RestPropertyMetaData("status", "pet status in the store", Some(AllowableValuesList(List("available", "pending", "sold")))))
  }

Step 3. Implement your Business Logic Actors

Socko RestHandler uses a Request/Response model.

Incoming request data is deserialized into RestRequest. Similarly, an outgoing RestResponse is serialized into response data.

The following is an example implementation of a REST operation that returns a Pet given the pet’s id as input.

case class GetPetRequest(context: RestRequestContext, petId: Long) extends RestRequest
  case class GetPetResponse(context: RestResponseContext, pet: Option[Pet]) extends RestResponse

  class PetProcessor() extends Actor with akka.actor.ActorLogging {
    def receive = {
      case req: GetPetRequest =>
        val pet = PetData.getPetById(req.petId)
        val response = if (pet != null) {
          GetPetResponse(req.context.responseContext, Some(pet))
        } else {
          GetPetResponse(req.context.responseContext(404), None)
        }
        sender ! response
        context.stop(self)
    }
  }

Your request and response must extend from RestRequest and RestResponse respectively as illustrated in GetPetRequest and GetPetResponse. Your request and resposne must declare context as the first parameter. Subsequement parameters can contain primitives and your data model classes.

Step 4. Register your REST Operation

In order to notify RestHandler to the existance of your actor, you need to regsiter it.

Registering involves creating a Scala object that extends RestRegistration.

At minimum, you must provide the method, path, bindings for your request parameters and the actor that you wish to use to process incoming requests.

object GetPetRegistration extends RestRegistration {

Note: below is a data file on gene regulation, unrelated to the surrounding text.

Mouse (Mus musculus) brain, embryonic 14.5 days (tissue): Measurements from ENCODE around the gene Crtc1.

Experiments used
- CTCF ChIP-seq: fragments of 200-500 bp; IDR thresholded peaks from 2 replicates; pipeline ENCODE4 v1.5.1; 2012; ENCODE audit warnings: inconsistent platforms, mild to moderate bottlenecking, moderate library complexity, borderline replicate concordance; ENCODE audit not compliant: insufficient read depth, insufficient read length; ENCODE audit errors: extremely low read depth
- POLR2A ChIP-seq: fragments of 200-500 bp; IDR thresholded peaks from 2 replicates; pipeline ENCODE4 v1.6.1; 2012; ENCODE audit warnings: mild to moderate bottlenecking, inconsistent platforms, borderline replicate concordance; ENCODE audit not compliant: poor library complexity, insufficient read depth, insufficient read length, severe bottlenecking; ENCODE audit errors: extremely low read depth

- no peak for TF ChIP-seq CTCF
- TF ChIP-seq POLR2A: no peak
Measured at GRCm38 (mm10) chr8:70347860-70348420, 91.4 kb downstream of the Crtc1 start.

val method = Method.GET
    val path = "/pet/{petId}"
    val requestParams = Seq(PathParam("petId", "ID of pet that needs to be fetched"))
    def processorActor(actorSystem: ActorSystem, request: RestRequest): ActorRef = actorSystem.actorOf(Props[PetProcessor])
  }

You can also specify additional information to describe your REST operation.

object GetPetRegistration extends RestRegistration {
    val method = Method.GET
    val path = "/pet/{petId}"
    val requestParams = Seq(PathParam("petId", "ID of pet that needs to be fetched"))
    def processorActor(actorSystem: ActorSystem, request: RestRequest): ActorRef = actorSystem.actorOf(Props[PetProcessor])
    override val name = "getPetById"
    override val description = "Find pet by ID"
    override val notes = "Returns a pet based on ID"
    override val errors = Seq(Error(400, "Invalid ID supplied"), Error(404, "Pet not found"))
  }

A key part of registration is defining how you return your actor using processorActor(). In the Pet Shop example REST app, we have provided 3 example scenarios:

Step 5. Using the REST Handler

In order to use RestHandler, you must first instance RestRegistry. The registry will search the code base for your RestRegistrations.

Using an Akka router, you can then instance RestHandler with the RestRegistry.

Finally, add the RestHandler to your route and start Socko web server.

The following example illustrates:

//
  // STEP #1 - Define Actors and Start Akka
  //
  val actorConfig = """
	akka {
	  event-handlers = ["akka.event.slf4j.Slf4jEventHandler"]
	  loglevel=DEBUG
	  actor {
	    deployment {
	      /rest-router {
	        router = round-robin
	        nr-of-instances = 5
	      }
	    }
	  }
	}"""

  val actorSystem = ActorSystem("RestExampleActorSystem", ConfigFactory.parseString(actorConfig))

  val restRegistry = RestRegistry("org.mashupbots.socko.examples.rest",
    RestConfig("1.0", "http://localhost:8888/api", reportRuntimeException = ReportRuntimeException.All))